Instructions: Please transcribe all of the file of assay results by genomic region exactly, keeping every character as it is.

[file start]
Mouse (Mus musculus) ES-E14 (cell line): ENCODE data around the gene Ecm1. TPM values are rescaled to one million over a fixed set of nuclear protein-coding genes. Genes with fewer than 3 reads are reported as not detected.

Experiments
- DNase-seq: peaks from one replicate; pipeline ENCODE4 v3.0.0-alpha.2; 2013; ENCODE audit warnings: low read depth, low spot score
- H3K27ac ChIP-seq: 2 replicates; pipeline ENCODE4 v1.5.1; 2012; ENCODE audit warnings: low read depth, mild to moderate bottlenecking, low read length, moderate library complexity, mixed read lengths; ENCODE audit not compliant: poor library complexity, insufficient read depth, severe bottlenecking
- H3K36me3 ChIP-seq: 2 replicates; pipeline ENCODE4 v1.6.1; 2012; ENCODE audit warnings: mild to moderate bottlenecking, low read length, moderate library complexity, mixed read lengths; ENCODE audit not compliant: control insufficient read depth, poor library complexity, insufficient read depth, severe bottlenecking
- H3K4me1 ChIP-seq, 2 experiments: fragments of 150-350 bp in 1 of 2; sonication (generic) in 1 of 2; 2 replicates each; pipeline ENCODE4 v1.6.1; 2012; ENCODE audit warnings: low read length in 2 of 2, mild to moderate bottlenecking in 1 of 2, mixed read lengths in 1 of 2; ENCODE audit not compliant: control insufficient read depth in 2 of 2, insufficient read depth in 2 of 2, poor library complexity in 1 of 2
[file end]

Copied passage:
Mouse (Mus musculus) ES-E14 (cell line): ENCODE data around the gene Ecm1. TPM values are rescaled to one million over a fixed set of nuclear protein-coding genes. Genes with fewer than 3 reads are reported as not detected.

Experiments
- DNase-seq: peaks from one replicate; pipeline ENCODE4 v3.0.0-alpha.2; 2013; ENCODE audit warnings: low read depth, low spot score
- H3K27ac ChIP-seq: 2 replicates; pipeline ENCODE4 v1.5.1; 2012; ENCODE audit warnings: low read depth, mild to moderate bottlenecking, low read length, moderate library complexity, mixed read lengths; ENCODE audit not compliant: poor library complexity, insufficient read depth, severe bottlenecking
- H3K36me3 ChIP-seq: 2 replicates; pipeline ENCODE4 v1.6.1; 2012; ENCODE audit warnings: mild to moderate bottlenecking, low read length, moderate library complexity, mixed read lengths; ENCODE audit not compliant: control insufficient read depth, poor library complexity, insufficient read depth, severe bottlenecking
- H3K4me1 ChIP-seq, 2 experiments: fragments of 150-350 bp in 1 of 2; sonication (generic) in 1 of 2; 2 replicates each; pipeline ENCODE4 v1.6.1; 2012; ENCODE audit warnings: low read length in 2 of 2, mild to moderate bottlenecking in 1 of 2, mixed read lengths in 1 of 2; ENCODE audit not compliant: control insufficient read depth in 2 of 2, insufficient read depth in 2 of 2, poor library complexity in 1 of 2